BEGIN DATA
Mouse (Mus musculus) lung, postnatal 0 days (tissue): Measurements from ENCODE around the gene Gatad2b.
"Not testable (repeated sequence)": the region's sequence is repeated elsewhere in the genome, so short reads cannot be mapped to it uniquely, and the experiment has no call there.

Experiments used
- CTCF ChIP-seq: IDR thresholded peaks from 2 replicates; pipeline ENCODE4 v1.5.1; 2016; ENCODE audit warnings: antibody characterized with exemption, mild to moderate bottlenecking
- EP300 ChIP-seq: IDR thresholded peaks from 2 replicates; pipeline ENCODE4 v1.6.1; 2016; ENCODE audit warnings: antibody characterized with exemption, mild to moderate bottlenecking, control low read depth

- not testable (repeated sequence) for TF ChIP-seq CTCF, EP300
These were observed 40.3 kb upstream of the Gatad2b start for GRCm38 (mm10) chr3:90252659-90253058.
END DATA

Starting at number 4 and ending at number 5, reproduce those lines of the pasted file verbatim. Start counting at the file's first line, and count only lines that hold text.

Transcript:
- CTCF ChIP-seq: IDR thresholded peaks from 2 replicates; pipeline ENCODE4 v1.5.1; 2016; ENCODE audit warnings: antibody characterized with exemption, mild to moderate bottlenecking
- EP300 ChIP-seq: IDR thresholded peaks from 2 replicates; pipeline ENCODE4 v1.6.1; 2016; ENCODE audit warnings: antibody characterized with exemption, mild to moderate bottlenecking, control low read depth